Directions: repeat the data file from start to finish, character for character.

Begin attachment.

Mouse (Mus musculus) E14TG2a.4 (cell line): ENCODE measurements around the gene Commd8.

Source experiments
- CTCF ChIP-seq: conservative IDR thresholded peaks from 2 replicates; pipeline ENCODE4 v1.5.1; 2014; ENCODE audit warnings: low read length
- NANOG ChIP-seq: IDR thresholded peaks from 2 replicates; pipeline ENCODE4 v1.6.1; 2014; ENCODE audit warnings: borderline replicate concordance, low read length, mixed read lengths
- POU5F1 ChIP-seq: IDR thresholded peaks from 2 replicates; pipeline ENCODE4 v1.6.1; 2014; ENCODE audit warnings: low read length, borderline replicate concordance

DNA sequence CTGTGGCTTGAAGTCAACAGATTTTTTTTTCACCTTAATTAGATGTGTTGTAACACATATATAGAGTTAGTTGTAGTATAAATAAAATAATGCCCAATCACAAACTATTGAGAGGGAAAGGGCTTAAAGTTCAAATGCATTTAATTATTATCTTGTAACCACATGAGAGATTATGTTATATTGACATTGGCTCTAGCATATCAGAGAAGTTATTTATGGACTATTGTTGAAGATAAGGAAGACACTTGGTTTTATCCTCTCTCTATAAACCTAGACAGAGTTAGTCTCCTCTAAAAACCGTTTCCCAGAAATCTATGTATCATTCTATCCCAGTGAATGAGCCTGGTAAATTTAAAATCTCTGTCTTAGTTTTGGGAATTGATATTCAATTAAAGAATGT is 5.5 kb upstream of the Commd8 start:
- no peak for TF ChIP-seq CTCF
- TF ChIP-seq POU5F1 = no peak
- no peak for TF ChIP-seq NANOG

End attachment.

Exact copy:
Mouse (Mus musculus) E14TG2a.4 (cell line): ENCODE measurements around the gene Commd8.

Source experiments
- CTCF ChIP-seq: conservative IDR thresholded peaks from 2 replicates; pipeline ENCODE4 v1.5.1; 2014; ENCODE audit warnings: low read length
- NANOG ChIP-seq: IDR thresholded peaks from 2 replicates; pipeline ENCODE4 v1.6.1; 2014; ENCODE audit warnings: borderline replicate concordance, low read length, mixed read lengths
- POU5F1 ChIP-seq: IDR thresholded peaks from 2 replicates; pipeline ENCODE4 v1.6.1; 2014; ENCODE audit warnings: low read length, borderline replicate concordance

DNA sequence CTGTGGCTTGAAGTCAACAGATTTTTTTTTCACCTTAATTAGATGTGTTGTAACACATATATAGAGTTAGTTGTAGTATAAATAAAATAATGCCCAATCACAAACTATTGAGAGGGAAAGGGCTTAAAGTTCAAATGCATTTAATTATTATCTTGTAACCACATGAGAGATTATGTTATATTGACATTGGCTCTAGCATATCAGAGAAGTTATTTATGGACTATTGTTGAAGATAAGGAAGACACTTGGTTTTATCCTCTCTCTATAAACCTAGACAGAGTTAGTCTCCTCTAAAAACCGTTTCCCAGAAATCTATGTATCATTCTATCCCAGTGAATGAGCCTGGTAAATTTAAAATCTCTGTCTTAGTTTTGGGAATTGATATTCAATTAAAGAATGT is 5.5 kb upstream of the Commd8 start:
- no peak for TF ChIP-seq CTCF
- TF ChIP-seq POU5F1 = no peak
- no peak for TF ChIP-seq NANOG